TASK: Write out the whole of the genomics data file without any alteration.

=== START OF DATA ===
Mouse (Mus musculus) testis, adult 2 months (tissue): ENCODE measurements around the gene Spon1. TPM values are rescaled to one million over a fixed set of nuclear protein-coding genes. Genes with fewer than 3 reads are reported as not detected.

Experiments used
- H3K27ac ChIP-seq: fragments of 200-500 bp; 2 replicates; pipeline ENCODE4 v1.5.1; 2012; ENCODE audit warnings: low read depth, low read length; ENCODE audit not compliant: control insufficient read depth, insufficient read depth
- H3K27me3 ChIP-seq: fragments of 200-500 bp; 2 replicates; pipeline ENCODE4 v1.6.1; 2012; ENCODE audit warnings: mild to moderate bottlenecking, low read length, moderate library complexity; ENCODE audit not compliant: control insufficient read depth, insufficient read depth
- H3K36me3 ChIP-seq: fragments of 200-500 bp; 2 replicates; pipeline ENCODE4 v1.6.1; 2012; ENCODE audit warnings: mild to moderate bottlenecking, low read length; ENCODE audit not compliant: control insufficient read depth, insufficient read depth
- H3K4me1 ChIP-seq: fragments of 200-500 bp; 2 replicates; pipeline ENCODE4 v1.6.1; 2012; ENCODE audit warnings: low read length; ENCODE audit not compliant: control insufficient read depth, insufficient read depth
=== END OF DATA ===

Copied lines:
Mouse (Mus musculus) testis, adult 2 months (tissue): ENCODE measurements around the gene Spon1. TPM values are rescaled to one million over a fixed set of nuclear protein-coding genes. Genes with fewer than 3 reads are reported as not detected.

Experiments used
- H3K27ac ChIP-seq: fragments of 200-500 bp; 2 replicates; pipeline ENCODE4 v1.5.1; 2012; ENCODE audit warnings: low read depth, low read length; ENCODE audit not compliant: control insufficient read depth, insufficient read depth
- H3K27me3 ChIP-seq: fragments of 200-500 bp; 2 replicates; pipeline ENCODE4 v1.6.1; 2012; ENCODE audit warnings: mild to moderate bottlenecking, low read length, moderate library complexity; ENCODE audit not compliant: control insufficient read depth, insufficient read depth
- H3K36me3 ChIP-seq: fragments of 200-500 bp; 2 replicates; pipeline ENCODE4 v1.6.1; 2012; ENCODE audit warnings: mild to moderate bottlenecking, low read length; ENCODE audit not compliant: control insufficient read depth, insufficient read depth
- H3K4me1 ChIP-seq: fragments of 200-500 bp; 2 replicates; pipeline ENCODE4 v1.6.1; 2012; ENCODE audit warnings: low read length; ENCODE audit not compliant: control insufficient read depth, insufficient read depth